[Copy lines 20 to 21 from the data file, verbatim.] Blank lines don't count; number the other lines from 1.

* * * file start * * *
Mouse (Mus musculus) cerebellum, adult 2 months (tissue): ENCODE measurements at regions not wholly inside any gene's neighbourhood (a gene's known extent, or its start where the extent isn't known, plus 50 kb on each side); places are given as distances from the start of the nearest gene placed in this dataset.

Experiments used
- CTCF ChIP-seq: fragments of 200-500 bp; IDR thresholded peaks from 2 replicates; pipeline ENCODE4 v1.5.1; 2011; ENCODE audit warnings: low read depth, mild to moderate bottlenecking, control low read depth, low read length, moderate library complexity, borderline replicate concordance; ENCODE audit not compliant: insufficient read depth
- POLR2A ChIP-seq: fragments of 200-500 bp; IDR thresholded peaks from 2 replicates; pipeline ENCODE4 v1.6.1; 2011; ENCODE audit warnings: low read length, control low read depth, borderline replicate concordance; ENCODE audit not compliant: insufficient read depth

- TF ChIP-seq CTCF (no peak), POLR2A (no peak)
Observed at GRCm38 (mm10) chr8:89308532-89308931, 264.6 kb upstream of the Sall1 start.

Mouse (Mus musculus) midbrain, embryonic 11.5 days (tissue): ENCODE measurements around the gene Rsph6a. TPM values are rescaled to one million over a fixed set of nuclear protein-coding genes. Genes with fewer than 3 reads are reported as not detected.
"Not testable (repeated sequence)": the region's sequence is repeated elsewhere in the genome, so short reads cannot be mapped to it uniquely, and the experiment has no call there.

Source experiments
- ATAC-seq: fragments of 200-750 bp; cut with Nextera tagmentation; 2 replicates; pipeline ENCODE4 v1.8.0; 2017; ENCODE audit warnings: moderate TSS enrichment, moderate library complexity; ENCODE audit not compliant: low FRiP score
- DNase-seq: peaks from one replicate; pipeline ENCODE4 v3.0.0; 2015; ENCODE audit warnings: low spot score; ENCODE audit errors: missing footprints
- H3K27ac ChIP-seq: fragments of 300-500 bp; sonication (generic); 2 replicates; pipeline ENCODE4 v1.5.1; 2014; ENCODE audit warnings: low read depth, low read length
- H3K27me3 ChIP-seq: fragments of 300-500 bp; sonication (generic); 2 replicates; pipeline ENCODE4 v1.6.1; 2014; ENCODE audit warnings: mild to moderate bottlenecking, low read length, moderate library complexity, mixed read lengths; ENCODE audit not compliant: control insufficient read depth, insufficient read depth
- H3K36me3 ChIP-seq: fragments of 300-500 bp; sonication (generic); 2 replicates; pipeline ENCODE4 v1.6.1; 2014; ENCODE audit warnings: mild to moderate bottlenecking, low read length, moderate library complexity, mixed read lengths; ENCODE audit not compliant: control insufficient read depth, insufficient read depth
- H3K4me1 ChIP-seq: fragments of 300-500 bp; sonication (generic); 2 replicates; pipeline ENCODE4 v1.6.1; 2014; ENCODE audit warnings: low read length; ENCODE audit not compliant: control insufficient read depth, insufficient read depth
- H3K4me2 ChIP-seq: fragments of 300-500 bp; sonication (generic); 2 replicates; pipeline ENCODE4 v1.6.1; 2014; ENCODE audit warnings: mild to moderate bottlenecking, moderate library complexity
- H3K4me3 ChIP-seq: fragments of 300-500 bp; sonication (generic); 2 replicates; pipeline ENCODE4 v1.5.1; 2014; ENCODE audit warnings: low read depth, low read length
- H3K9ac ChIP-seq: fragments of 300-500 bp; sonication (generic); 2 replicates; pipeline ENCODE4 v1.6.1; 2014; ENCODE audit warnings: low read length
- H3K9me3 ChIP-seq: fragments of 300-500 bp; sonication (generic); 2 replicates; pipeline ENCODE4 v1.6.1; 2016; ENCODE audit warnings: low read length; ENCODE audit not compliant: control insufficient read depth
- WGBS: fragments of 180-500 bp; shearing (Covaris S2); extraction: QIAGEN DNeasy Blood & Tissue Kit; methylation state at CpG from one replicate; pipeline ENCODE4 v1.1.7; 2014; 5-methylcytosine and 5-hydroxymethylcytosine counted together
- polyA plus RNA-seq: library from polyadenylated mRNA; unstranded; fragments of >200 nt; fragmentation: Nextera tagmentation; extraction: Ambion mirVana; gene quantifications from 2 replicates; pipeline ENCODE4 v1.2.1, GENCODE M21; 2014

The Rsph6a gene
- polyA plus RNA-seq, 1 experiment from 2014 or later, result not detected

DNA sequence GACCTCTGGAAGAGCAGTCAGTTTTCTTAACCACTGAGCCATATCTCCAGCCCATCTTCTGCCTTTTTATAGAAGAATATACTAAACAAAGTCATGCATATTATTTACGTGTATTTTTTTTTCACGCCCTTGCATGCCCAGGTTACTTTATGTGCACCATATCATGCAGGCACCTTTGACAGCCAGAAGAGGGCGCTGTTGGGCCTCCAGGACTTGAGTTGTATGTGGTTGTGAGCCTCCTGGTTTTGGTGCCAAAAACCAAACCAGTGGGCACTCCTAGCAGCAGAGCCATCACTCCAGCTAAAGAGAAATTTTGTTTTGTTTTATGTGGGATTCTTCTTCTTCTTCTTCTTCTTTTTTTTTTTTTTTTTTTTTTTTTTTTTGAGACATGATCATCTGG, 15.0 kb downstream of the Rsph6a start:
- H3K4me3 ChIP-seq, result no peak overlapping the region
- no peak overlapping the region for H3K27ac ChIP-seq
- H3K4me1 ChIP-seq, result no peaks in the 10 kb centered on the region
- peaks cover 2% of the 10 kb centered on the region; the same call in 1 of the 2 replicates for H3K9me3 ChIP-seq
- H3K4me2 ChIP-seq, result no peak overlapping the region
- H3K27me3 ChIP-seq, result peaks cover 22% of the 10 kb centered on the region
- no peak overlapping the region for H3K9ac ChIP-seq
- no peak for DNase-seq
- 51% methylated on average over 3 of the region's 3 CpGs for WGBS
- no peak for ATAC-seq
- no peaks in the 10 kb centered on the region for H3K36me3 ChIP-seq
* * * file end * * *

- WGBS: fragments of 180-500 bp; shearing (Covaris S2); extraction: QIAGEN DNeasy Blood & Tissue Kit; methylation state at CpG from one replicate; pipeline ENCODE4 v1.1.7; 2014; 5-methylcytosine and 5-hydroxymethylcytosine counted together
- polyA plus RNA-seq: library from polyadenylated mRNA; unstranded; fragments of >200 nt; fragmentation: Nextera tagmentation; extraction: Ambion mirVana; gene quantifications from 2 replicates; pipeline ENCODE4 v1.2.1, GENCODE M21; 2014